That sharks are man- eat­ing, hu­man- killing ma­chines! I want to make it clear that we are not on their menu. Thou­sands of peo­ple get into the oceans ev­ery­day, and if sharks were

truly try­ing to get us, I think we would be very easy tar­gets. Their biggest dream is to get away from peo­ple. Sharks kill about 8- 10 hu­man be­ings a year by ac­ci­dent. In re­turn, hu­man be­ings kill about 70- 100 mil­lion of them! The num­ber of deaths is on the rise and if we are not care­ful, they will be­come ex­tinct in our life­time.

Has there ever been a time when you were wor­ried for your safety or your life?

Any ex­pe­ri­ence where I was wor­ried for my life has hap­pened be­cause of the cage or the life sup­port. I’ve had some ex­cit­ing en­coun­ters — once a shark bit the cam­era right out of my hand. But again, that’s not the shark’s fault — it’s be­cause the cam­era was emit­ting a sig­nal that it can feel. So, yes, I’ve had a lot of close calls, but it’s never the shark’s fault. Also, we take a lot of safety mea­sures and we’re not just con­cerned about the safety of our peo­ple, but also the safety of the an­i­mal.

Any par­tic­u­larly mem­o­rable ex­pe­ri­ences?

There have been too many! Like I said be­fore, once a shark tried to grab the cam­era and pull it out of my hand. But by far, the most im­pres­sive is that the mi­gra­tory an­i­mal trav­els far and wide, and some­times, you ac­tu­ally hap­pen to run into the same an­i­mal at another part of the world. This has hap­pened to the point where the shark recog­nises you! They are in­tel­li­gent crea­tures. Sharks can learn an action and re­spond to it. But mostly, they are in­dif­fer­ent to us. I’ve seen huge 20 feet long sharks float right by, pay­ing no at­ten­tion to us what­so­ever.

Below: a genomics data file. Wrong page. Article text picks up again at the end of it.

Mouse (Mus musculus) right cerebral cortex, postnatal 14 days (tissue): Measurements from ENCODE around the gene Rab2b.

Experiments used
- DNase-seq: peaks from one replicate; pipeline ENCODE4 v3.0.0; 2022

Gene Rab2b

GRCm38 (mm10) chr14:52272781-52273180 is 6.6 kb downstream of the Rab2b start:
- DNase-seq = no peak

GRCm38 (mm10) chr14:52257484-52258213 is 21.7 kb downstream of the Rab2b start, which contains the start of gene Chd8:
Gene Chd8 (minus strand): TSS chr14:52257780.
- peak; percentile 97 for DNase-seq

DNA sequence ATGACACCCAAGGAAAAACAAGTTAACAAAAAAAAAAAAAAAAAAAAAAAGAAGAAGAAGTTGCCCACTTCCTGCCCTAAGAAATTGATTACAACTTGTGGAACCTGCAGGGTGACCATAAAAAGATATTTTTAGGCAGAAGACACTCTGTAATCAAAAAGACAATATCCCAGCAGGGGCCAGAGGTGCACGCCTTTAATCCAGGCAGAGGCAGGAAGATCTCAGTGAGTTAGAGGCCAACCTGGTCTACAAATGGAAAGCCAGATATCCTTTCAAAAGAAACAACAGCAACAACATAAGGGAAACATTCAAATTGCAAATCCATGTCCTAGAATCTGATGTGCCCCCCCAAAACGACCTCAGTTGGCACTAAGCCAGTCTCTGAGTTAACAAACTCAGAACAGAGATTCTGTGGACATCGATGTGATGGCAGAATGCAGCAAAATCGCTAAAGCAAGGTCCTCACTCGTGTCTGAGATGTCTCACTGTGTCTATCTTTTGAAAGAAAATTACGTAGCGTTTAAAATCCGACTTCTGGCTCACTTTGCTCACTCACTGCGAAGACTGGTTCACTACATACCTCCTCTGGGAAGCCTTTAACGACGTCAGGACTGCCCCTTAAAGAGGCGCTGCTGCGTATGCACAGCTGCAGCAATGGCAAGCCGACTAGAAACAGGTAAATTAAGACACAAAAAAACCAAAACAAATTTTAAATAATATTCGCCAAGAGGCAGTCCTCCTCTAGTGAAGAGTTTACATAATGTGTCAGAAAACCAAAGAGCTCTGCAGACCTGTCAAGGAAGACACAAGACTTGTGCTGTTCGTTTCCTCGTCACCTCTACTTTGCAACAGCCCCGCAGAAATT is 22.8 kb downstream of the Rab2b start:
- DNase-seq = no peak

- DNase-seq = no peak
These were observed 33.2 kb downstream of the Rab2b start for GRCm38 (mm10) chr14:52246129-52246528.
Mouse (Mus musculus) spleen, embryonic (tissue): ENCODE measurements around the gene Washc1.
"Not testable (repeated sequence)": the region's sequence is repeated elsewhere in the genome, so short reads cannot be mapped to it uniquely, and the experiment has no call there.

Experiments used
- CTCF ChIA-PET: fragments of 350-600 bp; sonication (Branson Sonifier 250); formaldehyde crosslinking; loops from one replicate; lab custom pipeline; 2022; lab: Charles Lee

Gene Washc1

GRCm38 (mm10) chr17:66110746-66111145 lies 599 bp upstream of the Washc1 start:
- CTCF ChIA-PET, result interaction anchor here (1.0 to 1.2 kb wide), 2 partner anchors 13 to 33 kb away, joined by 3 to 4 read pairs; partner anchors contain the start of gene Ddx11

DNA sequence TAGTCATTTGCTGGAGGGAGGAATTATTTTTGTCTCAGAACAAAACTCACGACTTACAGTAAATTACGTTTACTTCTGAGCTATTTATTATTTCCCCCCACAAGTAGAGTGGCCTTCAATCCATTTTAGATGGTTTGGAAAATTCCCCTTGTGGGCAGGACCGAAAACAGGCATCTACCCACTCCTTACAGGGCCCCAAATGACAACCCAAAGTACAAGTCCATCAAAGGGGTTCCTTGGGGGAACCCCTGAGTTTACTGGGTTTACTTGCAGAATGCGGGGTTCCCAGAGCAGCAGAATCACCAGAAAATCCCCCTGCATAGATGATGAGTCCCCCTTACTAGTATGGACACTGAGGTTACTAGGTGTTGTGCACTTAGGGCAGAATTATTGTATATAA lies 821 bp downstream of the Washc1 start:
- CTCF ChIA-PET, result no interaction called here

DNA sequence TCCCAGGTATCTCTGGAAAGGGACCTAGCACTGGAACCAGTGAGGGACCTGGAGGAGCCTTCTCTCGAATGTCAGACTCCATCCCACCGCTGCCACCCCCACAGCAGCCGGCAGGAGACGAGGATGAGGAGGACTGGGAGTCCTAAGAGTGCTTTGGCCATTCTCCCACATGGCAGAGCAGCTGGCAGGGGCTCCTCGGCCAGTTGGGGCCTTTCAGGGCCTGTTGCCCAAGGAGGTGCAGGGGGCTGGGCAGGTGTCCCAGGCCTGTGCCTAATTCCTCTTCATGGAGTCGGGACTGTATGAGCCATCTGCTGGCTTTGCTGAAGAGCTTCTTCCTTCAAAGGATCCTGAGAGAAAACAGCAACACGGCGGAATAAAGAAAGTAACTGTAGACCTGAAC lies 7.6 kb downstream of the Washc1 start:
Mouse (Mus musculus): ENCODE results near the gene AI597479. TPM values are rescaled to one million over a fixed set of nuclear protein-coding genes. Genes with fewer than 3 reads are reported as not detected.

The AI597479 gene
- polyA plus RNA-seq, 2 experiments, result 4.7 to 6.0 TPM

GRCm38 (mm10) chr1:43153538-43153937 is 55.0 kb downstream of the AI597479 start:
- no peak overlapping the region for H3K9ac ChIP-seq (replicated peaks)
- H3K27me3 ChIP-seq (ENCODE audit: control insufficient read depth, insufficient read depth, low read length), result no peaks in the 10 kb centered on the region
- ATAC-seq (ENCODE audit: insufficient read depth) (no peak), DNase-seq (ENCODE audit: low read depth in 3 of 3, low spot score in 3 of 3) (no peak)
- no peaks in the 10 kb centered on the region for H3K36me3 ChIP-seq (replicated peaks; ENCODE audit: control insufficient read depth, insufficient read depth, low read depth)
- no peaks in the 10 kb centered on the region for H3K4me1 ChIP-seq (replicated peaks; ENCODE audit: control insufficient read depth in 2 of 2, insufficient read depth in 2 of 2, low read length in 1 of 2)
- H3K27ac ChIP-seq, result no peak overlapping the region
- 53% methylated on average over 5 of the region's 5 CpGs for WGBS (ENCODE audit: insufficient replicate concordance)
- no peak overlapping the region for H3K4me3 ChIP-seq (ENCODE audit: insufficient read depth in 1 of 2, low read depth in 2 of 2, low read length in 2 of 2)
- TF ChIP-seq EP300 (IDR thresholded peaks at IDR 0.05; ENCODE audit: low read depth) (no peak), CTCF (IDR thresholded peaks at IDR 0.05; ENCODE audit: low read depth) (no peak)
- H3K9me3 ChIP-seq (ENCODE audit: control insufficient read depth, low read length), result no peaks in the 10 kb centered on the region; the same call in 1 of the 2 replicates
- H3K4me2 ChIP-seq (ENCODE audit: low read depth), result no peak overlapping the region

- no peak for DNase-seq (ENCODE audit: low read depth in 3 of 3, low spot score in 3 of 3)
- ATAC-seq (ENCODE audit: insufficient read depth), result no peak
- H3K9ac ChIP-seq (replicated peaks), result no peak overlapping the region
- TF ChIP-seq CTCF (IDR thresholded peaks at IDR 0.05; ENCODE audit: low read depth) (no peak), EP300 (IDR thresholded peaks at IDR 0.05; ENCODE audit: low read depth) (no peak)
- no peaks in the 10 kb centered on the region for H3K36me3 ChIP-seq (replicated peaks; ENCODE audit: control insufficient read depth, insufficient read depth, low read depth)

Is there any par­tic­u­lar mes­sage you are try­ing to send through your pic­tures?

The most im­por­tant one is that sharks are amaz­ing, gor­geous an­i­mals that de­serve our re­spect, and if we are not care­ful, they will dis­ap­pear in our life­time.

Do you have any tips you want to give as­pir­ing un­der­wa­ter pho­tog­ra­phers?

Just to go out there and do it! Ev­ery­one has a cam­era th­ese days. If you re­ally want to do it, you have to be­come a diver. Si­mul­ta­ne­ously, train your­self to be good with the cam­era. There is no school that will teach you, so you have to ac­tu­ally get out there your­self. Also, al­ways take care of the an­i­mals that you are work­ing with.

Your ul­ti­mate goal?

To keep shoot­ing films and be around sharks for the rest of my life. I want to do my part to pro­tect the an­i­mals by spread­ing aware­ness about their plight — so they are around for our chil­dren to en­joy watch­ing some­day.

jan­[email protected] khalee­j­times. com

out there, if your cam­era doesn’t work, or any­one gets hurt, there’s lit­tle you can do. ev­ery­thing has to go per­fectly for sec­onds of footage

1 2 swim­ming with THE SHARKS: 1 & 2 Prepar­ing for his un­der­wa­ter photo ses­sions 3 , 4 , 5 & 6 Romeiro gets quite close to his sub­jects to get per­fect footage

3 5 6